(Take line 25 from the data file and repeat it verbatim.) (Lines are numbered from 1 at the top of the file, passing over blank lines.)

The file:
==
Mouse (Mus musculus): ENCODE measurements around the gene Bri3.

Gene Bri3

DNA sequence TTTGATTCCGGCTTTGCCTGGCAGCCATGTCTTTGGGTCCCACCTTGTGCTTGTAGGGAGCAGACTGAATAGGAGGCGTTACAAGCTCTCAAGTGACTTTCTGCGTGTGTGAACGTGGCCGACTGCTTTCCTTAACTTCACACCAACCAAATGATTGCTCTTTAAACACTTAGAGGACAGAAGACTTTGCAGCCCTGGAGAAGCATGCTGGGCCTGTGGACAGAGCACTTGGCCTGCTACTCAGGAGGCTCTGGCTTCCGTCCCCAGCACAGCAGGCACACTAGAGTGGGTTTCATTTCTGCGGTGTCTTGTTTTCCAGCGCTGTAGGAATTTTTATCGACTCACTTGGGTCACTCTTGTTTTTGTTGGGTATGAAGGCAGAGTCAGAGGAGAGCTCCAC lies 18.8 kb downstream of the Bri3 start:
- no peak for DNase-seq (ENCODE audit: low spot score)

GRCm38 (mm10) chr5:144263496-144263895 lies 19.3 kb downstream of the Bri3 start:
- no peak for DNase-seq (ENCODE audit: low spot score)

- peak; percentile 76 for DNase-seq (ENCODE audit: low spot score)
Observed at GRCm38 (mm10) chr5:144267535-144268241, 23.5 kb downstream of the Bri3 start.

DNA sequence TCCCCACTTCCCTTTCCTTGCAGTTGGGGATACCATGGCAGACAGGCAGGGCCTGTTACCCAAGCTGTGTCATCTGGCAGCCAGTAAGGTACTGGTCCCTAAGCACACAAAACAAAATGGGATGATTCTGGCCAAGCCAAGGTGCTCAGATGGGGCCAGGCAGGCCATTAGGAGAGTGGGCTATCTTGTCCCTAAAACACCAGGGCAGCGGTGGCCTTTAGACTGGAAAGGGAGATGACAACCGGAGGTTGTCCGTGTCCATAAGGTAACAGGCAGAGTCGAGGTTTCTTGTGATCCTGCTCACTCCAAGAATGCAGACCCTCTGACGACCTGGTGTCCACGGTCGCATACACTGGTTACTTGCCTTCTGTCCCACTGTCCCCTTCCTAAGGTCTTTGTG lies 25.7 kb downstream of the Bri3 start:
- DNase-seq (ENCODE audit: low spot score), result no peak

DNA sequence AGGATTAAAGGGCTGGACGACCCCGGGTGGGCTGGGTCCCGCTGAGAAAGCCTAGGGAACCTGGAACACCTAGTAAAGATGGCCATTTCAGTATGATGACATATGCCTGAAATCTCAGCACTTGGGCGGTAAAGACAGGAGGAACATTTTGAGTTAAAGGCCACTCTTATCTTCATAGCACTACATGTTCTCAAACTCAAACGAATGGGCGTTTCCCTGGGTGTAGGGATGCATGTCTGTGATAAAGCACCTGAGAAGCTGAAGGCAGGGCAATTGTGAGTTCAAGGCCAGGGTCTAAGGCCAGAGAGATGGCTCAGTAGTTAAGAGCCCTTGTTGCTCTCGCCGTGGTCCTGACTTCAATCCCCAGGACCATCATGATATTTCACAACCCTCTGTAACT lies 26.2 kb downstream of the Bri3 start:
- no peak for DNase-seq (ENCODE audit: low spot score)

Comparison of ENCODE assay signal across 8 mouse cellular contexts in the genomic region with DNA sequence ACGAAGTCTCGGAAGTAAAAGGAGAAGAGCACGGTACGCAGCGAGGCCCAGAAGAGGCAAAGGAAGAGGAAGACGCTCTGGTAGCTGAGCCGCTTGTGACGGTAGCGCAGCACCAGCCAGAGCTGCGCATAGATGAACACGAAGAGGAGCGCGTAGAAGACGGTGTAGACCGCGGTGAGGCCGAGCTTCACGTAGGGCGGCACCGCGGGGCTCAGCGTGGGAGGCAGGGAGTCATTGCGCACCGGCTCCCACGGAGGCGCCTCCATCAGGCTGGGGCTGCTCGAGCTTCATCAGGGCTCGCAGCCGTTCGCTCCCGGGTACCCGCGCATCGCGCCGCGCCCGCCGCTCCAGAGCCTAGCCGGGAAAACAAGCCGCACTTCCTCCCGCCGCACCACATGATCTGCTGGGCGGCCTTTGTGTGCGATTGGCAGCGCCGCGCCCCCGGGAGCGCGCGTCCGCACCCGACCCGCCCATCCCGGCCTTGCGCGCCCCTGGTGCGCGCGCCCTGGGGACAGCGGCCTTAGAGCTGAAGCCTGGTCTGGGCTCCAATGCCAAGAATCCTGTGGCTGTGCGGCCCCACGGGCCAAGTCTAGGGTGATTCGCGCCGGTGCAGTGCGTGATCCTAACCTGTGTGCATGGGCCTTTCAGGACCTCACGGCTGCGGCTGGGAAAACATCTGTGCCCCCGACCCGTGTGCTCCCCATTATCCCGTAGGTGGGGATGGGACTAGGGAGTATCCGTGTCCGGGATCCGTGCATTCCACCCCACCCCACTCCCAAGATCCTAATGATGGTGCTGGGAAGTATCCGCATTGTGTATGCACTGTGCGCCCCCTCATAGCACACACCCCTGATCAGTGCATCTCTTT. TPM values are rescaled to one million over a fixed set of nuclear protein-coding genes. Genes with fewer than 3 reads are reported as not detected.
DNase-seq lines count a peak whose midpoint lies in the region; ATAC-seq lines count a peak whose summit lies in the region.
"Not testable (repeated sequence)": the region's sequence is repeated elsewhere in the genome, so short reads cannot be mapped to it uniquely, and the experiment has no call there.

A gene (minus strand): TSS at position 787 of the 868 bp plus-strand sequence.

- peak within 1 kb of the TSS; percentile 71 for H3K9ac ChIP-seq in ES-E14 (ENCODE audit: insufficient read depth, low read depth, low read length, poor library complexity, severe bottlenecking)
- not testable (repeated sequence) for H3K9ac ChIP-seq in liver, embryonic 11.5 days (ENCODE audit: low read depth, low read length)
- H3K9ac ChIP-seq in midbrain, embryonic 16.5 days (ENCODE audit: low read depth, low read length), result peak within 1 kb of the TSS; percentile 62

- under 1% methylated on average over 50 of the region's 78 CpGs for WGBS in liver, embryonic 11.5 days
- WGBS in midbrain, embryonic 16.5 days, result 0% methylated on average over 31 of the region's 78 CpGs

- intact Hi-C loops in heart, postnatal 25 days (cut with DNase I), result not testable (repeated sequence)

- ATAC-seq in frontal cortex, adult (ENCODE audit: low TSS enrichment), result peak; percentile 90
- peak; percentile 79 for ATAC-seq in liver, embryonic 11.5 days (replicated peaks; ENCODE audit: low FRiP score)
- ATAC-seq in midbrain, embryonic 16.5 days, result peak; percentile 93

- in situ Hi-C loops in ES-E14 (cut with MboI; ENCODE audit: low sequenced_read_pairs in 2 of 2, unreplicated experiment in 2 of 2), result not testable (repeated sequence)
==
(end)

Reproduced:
- ATAC-seq in midbrain, embryonic 16.5 days, result peak; percentile 93